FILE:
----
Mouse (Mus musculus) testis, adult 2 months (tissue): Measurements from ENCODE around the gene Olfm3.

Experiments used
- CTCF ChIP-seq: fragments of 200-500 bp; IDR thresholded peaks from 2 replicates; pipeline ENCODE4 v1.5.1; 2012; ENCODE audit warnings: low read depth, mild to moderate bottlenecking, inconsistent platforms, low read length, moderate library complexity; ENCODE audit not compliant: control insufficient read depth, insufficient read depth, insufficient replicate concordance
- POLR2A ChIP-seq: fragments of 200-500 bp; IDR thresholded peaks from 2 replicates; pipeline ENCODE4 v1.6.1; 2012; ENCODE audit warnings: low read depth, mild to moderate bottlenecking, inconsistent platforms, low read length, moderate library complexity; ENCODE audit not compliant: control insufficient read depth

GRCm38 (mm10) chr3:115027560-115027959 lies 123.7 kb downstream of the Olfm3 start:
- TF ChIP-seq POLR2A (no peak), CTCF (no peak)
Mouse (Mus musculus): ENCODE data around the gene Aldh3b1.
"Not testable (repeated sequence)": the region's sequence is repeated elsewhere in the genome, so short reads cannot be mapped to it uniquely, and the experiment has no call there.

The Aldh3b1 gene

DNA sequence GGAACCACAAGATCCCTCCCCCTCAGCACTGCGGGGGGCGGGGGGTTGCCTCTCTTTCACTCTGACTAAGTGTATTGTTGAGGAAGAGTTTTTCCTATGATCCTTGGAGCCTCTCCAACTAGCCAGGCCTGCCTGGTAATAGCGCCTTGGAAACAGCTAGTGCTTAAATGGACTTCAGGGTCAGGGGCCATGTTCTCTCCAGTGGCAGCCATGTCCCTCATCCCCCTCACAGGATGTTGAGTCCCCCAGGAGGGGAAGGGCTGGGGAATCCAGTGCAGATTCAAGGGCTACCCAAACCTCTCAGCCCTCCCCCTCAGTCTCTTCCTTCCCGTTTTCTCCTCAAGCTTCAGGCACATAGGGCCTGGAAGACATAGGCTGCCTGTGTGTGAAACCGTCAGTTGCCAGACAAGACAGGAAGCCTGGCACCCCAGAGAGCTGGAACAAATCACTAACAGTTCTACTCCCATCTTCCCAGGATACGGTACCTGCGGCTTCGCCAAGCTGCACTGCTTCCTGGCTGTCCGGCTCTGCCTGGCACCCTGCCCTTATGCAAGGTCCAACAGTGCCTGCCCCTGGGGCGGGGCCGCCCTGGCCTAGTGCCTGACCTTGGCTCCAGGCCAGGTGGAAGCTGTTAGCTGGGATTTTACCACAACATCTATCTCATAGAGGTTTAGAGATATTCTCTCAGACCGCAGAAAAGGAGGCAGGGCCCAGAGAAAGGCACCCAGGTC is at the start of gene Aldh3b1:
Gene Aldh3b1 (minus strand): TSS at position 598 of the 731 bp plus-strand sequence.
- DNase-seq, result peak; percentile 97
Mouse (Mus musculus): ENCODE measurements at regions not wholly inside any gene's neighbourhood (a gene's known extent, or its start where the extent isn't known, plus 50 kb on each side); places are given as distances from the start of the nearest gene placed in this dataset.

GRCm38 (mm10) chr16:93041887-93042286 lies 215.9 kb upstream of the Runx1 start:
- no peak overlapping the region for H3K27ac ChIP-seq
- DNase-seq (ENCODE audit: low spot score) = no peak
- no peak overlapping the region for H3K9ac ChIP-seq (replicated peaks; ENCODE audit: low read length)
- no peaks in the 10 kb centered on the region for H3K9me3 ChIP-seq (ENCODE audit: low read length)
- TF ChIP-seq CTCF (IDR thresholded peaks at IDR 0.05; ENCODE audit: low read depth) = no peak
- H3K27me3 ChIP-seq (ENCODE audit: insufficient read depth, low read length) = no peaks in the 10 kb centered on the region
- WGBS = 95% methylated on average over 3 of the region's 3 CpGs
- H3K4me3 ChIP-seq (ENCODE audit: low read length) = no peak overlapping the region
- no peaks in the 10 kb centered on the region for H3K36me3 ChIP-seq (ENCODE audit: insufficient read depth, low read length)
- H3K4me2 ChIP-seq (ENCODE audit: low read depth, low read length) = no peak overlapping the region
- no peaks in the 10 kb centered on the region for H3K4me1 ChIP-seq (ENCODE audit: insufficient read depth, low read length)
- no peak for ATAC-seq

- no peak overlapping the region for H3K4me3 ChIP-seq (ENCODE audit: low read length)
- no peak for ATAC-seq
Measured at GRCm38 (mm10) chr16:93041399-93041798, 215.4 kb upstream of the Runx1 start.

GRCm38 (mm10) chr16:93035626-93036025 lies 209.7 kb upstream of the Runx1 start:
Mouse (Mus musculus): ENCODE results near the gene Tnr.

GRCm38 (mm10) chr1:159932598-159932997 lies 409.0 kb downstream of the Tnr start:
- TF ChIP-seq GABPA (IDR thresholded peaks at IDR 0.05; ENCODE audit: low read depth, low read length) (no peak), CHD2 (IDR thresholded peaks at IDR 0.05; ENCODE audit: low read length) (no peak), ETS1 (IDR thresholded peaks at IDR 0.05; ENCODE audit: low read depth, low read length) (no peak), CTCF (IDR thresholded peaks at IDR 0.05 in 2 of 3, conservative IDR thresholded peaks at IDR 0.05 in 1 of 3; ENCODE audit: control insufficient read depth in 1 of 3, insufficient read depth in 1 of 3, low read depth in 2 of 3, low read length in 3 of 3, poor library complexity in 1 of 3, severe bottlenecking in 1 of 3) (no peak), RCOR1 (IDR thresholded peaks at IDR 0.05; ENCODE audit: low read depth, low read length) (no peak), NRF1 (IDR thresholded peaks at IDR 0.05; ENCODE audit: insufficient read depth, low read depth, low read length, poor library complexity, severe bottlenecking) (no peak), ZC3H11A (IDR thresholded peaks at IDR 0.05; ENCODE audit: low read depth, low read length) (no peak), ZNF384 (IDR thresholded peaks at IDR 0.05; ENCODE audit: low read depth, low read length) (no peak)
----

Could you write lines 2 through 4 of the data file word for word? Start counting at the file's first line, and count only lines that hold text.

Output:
Experiments used
- CTCF ChIP-seq: fragments of 200-500 bp; IDR thresholded peaks from 2 replicates; pipeline ENCODE4 v1.5.1; 2012; ENCODE audit warnings: low read depth, mild to moderate bottlenecking, inconsistent platforms, low read length, moderate library complexity; ENCODE audit not compliant: control insufficient read depth, insufficient read depth, insufficient replicate concordance
- POLR2A ChIP-seq: fragments of 200-500 bp; IDR thresholded peaks from 2 replicates; pipeline ENCODE4 v1.6.1; 2012; ENCODE audit warnings: low read depth, mild to moderate bottlenecking, inconsistent platforms, low read length, moderate library complexity; ENCODE audit not compliant: control insufficient read depth